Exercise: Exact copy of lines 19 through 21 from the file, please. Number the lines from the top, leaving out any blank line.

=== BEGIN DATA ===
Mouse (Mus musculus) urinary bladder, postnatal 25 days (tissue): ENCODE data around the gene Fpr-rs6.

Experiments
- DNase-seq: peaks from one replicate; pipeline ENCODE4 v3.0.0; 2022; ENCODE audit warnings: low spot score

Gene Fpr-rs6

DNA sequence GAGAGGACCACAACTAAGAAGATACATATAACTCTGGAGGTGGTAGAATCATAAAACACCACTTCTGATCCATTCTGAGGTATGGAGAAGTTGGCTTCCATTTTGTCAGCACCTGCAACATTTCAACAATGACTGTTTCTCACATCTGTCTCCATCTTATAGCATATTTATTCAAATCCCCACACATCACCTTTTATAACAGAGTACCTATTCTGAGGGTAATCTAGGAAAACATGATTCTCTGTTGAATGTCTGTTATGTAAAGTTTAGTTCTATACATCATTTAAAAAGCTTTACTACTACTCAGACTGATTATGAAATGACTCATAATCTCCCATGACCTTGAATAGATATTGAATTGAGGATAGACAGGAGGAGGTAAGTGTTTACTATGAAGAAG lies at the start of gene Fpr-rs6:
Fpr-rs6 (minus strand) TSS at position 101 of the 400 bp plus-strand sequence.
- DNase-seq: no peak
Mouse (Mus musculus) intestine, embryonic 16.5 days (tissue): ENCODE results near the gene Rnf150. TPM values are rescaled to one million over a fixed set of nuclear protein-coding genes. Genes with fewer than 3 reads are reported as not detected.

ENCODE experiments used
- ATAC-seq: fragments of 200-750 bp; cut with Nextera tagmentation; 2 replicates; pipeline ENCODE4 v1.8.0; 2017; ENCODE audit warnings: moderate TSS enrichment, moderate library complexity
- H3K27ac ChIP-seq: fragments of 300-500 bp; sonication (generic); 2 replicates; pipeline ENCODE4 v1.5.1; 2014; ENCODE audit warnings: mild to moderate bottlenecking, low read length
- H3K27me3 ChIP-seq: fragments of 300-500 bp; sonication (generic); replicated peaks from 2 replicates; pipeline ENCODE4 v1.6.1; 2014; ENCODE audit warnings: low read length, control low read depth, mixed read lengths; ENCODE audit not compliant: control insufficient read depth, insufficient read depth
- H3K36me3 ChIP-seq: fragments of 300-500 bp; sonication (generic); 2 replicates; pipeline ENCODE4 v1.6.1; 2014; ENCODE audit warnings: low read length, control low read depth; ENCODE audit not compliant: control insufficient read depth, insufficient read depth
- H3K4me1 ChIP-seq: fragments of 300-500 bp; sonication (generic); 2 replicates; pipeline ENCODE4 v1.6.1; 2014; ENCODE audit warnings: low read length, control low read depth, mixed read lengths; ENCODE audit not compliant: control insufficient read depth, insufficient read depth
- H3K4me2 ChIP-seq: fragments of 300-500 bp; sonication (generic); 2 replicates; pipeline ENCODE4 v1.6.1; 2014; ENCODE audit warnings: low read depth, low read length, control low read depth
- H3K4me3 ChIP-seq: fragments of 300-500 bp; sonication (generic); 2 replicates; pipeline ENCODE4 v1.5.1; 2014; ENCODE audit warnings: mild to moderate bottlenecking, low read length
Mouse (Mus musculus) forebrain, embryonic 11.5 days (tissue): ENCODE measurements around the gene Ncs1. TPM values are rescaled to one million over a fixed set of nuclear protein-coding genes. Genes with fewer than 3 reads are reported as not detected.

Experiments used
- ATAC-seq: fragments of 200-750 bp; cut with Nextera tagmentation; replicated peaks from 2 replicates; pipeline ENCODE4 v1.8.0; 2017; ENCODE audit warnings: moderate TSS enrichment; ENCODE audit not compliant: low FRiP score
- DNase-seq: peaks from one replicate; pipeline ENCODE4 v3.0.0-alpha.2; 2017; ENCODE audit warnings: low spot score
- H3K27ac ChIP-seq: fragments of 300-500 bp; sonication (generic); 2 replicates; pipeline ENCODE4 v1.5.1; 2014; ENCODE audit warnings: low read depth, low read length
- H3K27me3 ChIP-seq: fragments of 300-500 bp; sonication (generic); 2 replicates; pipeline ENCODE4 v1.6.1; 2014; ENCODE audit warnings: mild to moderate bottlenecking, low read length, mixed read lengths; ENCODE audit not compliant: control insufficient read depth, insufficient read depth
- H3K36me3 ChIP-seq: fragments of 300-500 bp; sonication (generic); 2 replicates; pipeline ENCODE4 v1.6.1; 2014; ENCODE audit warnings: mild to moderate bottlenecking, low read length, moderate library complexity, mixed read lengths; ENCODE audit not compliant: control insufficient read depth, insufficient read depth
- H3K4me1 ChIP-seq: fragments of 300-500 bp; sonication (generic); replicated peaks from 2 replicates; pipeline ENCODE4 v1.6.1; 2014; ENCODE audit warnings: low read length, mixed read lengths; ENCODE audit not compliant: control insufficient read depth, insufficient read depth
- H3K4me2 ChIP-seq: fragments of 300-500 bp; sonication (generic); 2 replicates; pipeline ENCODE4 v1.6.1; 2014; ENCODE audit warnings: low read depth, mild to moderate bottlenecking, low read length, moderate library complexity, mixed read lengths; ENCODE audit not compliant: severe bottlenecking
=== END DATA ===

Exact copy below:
- ATAC-seq: fragments of 200-750 bp; cut with Nextera tagmentation; replicated peaks from 2 replicates; pipeline ENCODE4 v1.8.0; 2017; ENCODE audit warnings: moderate TSS enrichment; ENCODE audit not compliant: low FRiP score
- DNase-seq: peaks from one replicate; pipeline ENCODE4 v3.0.0-alpha.2; 2017; ENCODE audit warnings: low spot score
- H3K27ac ChIP-seq: fragments of 300-500 bp; sonication (generic); 2 replicates; pipeline ENCODE4 v1.5.1; 2014; ENCODE audit warnings: low read depth, low read length